For NSU student Daniel Scott, instrumental versatility is second nature

When it comes to musical instruments, saying Daniel Scott is versatile is quite an understatement.

Scott, a junior music education major at Northwestern State University, will be featured on four different instruments when the NSU Jazz Orchestra performs on Wednesday, Oct. 14 at 7:30 p.m. in Magale Recital Hall. Seating is limited and is for NSU students only. Masks are required in keeping with School of Creative and Performing Arts guidelines. The concert will be livestreamed for the general public at Scott will play clarinet, cornet, saxophone and flute during the concert.

Scott, who is from Benton, began playing the saxophone and over the years became proficient on other instruments.

“I picked up flute in high school because I wanted to be more hireable and versatile as a jazz musician in the future,” said Scott. “We play a lot of Latin charts here in the NSU Jazz Orchestra so I really dig flute. Of course, us being Louisiana, brass band and second line music is popular so clarinet just fell in my wheelhouse too. Later, I also want to play in the pit theatre orchestra for musicals and shows.”

At NSU, Scott performs with the Monday Night Jazz Combo Band, The NSU Jazz Orchestra, and the Spirit of Northwestern Marching Band. Outside of the university, he performs regularly in Natchitoches and Shreveport-Bossier City.

Scott’s primary instrument is the tenor saxophone, but he plays all the other saxophones, soprano, alto and baritone. He says the flute is his favorite non-primary instrument.

“The flute’s fingering system is very similar to saxophone and the sound is super unique,” said Scott. “I feel like it can fit in a lot of musical settings outside of just classical music as in hip hop, R&B, jazz, Latin etc. I feel like the breathiness of the tone is more intimate than that of a saxophone and it really works well for me in smaller ensemble settings.”

Scott says the clarinet is a different matter.

“Clarinet is a beast because the fingering system and corresponding notes are different to that of a saxophone,” he said. “As a sax player, I have to do a bit of mental gymnastics when remembering what notes I’m playing on the clarinet.”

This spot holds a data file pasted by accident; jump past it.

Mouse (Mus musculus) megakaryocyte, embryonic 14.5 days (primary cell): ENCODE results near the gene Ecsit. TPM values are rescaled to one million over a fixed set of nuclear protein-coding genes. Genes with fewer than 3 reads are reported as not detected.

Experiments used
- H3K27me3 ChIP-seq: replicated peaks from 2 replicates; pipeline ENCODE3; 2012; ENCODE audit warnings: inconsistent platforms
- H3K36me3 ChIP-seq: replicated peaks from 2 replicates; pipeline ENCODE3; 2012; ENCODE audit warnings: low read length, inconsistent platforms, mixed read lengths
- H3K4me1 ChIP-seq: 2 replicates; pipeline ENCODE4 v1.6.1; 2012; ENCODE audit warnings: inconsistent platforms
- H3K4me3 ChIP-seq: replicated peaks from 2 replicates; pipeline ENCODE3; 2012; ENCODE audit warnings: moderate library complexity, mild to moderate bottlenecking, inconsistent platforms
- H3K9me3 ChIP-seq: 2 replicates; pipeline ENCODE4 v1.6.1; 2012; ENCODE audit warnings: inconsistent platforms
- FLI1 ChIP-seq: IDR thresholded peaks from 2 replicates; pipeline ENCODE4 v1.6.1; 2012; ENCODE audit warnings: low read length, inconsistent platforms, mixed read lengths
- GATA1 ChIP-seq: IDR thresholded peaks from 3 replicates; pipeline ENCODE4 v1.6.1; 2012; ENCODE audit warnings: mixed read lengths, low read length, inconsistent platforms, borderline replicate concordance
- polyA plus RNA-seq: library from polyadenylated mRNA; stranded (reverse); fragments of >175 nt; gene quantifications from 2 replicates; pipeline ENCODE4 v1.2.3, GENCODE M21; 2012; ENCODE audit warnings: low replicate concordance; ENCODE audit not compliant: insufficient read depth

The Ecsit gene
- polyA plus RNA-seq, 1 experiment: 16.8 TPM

Scott agrees his versatility makes him a better musician.

“Because I’m playing so many different instruments, I have to kind of be a chameleon when I’m playing certain genres,” said Scott. “That means when I’m playing flute, I’m a flute player and the same for clarinet and sax. I think as a musician if you can fit into multiple styles and genres of music, there is definitely more work and you get a lot of enjoyment out of it because it’s not always the same thing. You never know what to expect.”

Coming to NSU was an easy choice for Scott because of the influence of his teachers at Benton High School and contact with Northwestern music faculty.

“All of the music faculty at Benton were alumni of NSU so they spoke highly of the music program,” said Scott. “(Assistant Director of Bands) Dan McDonald would come and talk to us every year about the opportunity of joining the marching band and of course I had friends in the music program here. The Causey Big Band, a big band that performed in Shreveport had many faculty playing in the jazz band so I got really familiar with all of them and soon enough I made my choice for NSU.”

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